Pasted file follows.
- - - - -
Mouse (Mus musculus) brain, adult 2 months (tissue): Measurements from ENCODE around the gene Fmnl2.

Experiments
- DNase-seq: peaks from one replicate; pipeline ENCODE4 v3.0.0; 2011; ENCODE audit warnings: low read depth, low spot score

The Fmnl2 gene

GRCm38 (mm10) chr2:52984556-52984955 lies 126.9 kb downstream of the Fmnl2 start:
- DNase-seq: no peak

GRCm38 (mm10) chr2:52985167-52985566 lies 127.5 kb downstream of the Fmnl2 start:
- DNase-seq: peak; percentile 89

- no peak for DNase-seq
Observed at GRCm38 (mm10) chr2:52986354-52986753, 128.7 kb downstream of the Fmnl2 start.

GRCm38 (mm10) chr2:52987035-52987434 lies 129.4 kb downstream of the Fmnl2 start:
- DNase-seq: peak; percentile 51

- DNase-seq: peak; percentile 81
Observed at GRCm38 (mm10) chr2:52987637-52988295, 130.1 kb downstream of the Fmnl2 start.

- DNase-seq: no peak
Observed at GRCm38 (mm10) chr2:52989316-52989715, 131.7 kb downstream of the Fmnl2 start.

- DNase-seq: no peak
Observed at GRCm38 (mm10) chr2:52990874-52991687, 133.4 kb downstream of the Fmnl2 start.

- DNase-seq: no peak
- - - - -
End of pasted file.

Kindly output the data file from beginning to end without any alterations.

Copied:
Mouse (Mus musculus) brain, adult 2 months (tissue): Measurements from ENCODE around the gene Fmnl2.

Experiments
- DNase-seq: peaks from one replicate; pipeline ENCODE4 v3.0.0; 2011; ENCODE audit warnings: low read depth, low spot score

The Fmnl2 gene

GRCm38 (mm10) chr2:52984556-52984955 lies 126.9 kb downstream of the Fmnl2 start:
- DNase-seq: no peak

GRCm38 (mm10) chr2:52985167-52985566 lies 127.5 kb downstream of the Fmnl2 start:
- DNase-seq: peak; percentile 89

- no peak for DNase-seq
Observed at GRCm38 (mm10) chr2:52986354-52986753, 128.7 kb downstream of the Fmnl2 start.

GRCm38 (mm10) chr2:52987035-52987434 lies 129.4 kb downstream of the Fmnl2 start:
- DNase-seq: peak; percentile 51

- DNase-seq: peak; percentile 81
Observed at GRCm38 (mm10) chr2:52987637-52988295, 130.1 kb downstream of the Fmnl2 start.

- DNase-seq: no peak
Observed at GRCm38 (mm10) chr2:52989316-52989715, 131.7 kb downstream of the Fmnl2 start.

- DNase-seq: no peak
Observed at GRCm38 (mm10) chr2:52990874-52991687, 133.4 kb downstream of the Fmnl2 start.

- DNase-seq: no peak